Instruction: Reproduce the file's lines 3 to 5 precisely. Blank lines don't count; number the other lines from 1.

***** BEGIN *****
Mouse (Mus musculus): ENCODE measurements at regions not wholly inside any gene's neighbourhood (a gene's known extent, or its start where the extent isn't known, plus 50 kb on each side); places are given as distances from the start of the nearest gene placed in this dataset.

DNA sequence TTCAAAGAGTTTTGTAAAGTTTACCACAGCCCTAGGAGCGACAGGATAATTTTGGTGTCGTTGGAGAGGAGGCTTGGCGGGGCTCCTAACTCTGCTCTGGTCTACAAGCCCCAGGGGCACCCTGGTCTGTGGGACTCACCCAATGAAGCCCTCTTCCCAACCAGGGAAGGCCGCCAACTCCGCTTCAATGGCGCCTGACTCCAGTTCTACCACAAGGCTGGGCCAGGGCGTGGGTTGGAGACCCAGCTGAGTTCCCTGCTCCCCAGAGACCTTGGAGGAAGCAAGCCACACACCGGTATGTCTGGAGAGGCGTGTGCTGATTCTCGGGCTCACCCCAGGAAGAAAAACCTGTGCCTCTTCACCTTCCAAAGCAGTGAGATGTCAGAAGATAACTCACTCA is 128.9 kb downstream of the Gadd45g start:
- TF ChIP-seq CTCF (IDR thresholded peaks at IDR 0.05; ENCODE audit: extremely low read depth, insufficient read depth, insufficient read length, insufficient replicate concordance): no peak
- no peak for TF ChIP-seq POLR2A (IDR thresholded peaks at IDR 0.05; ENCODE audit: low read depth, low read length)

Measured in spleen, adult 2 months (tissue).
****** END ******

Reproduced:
- TF ChIP-seq CTCF (IDR thresholded peaks at IDR 0.05; ENCODE audit: extremely low read depth, insufficient read depth, insufficient read length, insufficient replicate concordance): no peak
- no peak for TF ChIP-seq POLR2A (IDR thresholded peaks at IDR 0.05; ENCODE audit: low read depth, low read length)

Measured in spleen, adult 2 months (tissue).